Michael Cheika isn’t a polarising figure. He’s detested by pretty much everyone. Yet does he really deserve to be held in such contempt – has all balance and objectivity been lost or is Cheika really that bad?
Cheika remains the only coach to win both the Super Rugby and European Championships.
He guided the Wallabies to the Rugby World Cup final in 2015. Their performance against England in the pool stages was arguably the best they had ever played until a certain Test match in Perth almost four years later.
But still Cheika is disliked and disrespected.
The way he took over the Wallabies certainly didn’t help his cause. Nobody will ever really know what went on but it was a shameful chapter in Australian Rugby. Perhaps the most shameful.
I say perhaps because we have the Western Force and Israel Folau affairs to consider. No matter where you sit on those issues, they must rank near the top of sporting foul-ups globally, not just nationally.
Cheika has had to contend with an environment not conducive to performance, brought on by poor administration and cancerous decision-making.
Australian rugby royalty played its part in these gross failures.
In fact, the only decent rugby administrator any Wallabies coach has had this century was John O’Neill, who happened to be about between the halcyon years of 1995 to 2003.
That lack of support off the field can’t be underestimated but there is no doubt that Cheika has struggled with a perception he has helped to cultivate and must accept responsibility for.
Cheika’s road to public enemy number one has been littered with meltdowns in stadiums, temper tantrums in the coach’s box and explosive press conferences.
Arguably, it is this perceived lack of ‘class’ that has contributed most to his unpopularity.
However, Cheika can’t be compared to Bernard Tomic or Nick Kyrgios. He has a genuine passion for the game of rugby and detests losing. He doesn’t coach for the money but rather the love of it.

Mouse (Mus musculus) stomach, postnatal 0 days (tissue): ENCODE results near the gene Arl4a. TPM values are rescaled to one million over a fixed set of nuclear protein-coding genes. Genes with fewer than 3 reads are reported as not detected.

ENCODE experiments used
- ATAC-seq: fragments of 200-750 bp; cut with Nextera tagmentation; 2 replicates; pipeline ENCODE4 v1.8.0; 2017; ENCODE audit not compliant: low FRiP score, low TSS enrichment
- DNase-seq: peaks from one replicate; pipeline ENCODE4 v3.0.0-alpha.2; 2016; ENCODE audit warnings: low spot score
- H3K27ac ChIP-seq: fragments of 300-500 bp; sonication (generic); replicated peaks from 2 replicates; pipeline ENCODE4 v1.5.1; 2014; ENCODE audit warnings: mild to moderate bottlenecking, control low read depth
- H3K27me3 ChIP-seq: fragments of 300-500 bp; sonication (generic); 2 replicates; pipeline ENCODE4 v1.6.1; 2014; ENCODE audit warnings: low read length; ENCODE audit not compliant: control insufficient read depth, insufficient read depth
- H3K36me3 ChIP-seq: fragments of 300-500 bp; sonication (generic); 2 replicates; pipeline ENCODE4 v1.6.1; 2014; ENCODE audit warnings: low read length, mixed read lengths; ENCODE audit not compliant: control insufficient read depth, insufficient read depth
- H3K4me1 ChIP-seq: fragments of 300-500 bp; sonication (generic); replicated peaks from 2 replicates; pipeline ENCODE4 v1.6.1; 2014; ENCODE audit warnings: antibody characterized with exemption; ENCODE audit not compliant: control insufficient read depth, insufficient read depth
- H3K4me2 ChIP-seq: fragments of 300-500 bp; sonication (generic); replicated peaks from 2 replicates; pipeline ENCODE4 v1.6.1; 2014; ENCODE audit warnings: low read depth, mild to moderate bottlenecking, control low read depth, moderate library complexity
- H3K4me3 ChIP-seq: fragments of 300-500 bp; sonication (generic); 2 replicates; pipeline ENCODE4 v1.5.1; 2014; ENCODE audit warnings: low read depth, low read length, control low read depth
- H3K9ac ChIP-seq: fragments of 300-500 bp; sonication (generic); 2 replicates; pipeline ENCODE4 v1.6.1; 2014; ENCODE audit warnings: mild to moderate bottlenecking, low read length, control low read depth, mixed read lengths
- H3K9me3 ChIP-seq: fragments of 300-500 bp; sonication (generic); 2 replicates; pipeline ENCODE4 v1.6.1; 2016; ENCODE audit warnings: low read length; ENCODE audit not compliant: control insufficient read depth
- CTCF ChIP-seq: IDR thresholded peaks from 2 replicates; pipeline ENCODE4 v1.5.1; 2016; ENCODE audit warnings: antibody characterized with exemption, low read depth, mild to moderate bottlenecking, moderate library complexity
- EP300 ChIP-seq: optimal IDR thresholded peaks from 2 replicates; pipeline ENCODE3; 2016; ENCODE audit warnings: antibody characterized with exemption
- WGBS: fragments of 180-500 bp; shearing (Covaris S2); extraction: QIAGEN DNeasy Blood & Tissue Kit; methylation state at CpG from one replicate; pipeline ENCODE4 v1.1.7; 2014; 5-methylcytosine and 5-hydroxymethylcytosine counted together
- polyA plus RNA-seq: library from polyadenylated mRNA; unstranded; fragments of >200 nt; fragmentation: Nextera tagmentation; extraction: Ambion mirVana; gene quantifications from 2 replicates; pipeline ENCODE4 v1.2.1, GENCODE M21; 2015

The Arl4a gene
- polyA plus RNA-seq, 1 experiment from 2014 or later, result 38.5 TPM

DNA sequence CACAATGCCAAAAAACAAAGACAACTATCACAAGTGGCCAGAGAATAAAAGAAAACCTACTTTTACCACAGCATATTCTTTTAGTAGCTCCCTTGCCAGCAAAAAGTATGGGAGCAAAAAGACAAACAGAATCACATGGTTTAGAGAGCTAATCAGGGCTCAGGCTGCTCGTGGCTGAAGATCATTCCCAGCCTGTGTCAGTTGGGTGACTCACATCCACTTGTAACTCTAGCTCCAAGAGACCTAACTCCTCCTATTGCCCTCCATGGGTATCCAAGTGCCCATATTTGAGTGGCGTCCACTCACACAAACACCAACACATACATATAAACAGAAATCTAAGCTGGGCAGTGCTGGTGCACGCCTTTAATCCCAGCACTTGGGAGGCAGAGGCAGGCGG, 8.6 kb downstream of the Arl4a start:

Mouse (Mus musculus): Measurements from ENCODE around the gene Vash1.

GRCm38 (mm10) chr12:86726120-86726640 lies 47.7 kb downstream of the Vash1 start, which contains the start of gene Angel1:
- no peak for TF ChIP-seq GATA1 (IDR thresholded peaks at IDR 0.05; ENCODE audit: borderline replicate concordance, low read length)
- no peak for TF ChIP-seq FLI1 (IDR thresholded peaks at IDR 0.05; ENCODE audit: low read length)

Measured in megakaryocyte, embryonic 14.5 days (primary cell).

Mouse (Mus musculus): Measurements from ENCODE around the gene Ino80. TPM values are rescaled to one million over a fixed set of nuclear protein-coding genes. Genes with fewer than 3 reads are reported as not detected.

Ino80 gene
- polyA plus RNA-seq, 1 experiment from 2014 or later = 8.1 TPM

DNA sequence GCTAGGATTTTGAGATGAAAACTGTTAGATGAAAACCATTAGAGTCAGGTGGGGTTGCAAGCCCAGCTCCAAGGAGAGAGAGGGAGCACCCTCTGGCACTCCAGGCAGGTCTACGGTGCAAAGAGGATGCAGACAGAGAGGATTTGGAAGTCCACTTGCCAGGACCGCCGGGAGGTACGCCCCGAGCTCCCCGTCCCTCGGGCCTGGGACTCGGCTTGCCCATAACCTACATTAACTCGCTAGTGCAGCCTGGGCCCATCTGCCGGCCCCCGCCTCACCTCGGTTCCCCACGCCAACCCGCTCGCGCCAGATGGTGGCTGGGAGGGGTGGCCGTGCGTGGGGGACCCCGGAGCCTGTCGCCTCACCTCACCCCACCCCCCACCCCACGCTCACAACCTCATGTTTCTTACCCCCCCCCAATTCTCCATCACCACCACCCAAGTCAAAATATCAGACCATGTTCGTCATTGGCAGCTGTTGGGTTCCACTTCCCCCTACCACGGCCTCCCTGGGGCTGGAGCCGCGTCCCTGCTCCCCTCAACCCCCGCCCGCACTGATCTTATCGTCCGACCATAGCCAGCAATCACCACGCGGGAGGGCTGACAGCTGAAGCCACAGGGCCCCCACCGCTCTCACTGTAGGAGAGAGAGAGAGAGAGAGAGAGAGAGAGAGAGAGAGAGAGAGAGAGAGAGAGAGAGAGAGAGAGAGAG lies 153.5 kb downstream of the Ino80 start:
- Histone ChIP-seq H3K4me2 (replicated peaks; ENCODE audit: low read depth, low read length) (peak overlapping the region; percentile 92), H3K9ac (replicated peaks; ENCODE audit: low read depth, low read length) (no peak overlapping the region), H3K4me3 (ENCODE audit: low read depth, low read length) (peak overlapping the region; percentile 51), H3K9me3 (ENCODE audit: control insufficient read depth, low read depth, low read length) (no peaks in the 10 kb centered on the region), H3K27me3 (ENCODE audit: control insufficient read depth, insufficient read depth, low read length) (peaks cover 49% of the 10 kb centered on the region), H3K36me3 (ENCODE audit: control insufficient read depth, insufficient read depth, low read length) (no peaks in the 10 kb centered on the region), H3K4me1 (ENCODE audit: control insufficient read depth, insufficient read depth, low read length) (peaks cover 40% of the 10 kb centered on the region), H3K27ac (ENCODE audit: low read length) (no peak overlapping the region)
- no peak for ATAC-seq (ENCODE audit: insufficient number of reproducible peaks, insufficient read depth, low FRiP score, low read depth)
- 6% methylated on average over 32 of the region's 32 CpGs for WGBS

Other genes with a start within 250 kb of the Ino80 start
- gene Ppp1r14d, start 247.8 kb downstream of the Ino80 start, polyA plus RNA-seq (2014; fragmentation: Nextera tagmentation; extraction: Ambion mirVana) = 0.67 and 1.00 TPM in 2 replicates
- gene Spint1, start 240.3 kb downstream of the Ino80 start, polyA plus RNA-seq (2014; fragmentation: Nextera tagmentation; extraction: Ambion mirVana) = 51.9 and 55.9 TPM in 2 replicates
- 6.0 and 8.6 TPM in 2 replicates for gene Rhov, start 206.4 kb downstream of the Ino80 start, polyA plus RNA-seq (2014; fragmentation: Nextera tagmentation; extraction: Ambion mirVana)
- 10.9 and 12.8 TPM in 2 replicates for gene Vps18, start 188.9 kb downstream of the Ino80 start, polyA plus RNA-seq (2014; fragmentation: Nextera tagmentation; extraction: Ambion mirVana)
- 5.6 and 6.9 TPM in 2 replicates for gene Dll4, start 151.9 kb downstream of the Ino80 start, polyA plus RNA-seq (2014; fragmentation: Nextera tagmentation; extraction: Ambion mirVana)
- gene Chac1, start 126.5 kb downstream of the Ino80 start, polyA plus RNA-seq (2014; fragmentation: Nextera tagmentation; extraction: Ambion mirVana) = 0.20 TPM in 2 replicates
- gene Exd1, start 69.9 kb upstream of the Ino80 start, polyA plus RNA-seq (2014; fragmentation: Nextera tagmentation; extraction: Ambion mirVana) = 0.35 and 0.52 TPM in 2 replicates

If the Wallabies were failing repeatedly without Cheika losing control of his emotions, it would be a far worse thing.
Was there anything sadder than a dignified but destroyed Stuart Lancaster sitting broken in his press conferences quietly shuffling to oblivion? Unfortunately for Cheika, he refuses to break but struggles to bend and keep his cool.
His selections have often been mystifying but for the most are grounded in misguided loyalty and a lack of leadership further up the chain.
Expensive players failing to execute basic skills have repeatedly let Cheika down. Passing, catching and tackling are learnt at grassroots, even tweeting it seems is learnt at home and church.
Rugby AU failed to insist on a selection panel until this year, which allowed blind loyalty to get in the way of emotionless selection.
Now Michael O’Connor and Scott Johnson are balancing Cheika out, we suddenly have a selection criteria that appears to be implementable and working.
Many point to Steve Hansen as a shining example, but his job was made easy by good governance and easier still by the culture he inherited. Keeping on course and calm is easy when you are winning.
All other coaches have lost their cool at one point or another. Perhaps only Joe Schmidt has maintained his composure flawlessly and perhaps that is why he is a favourite to coach the All Blacks one day.
Ultimately, if Cheika gets the Wallabies to the World Cup semi-finals, he will remain unpopular but also will have passed muster. If he wins the thing, most of this will be forgotten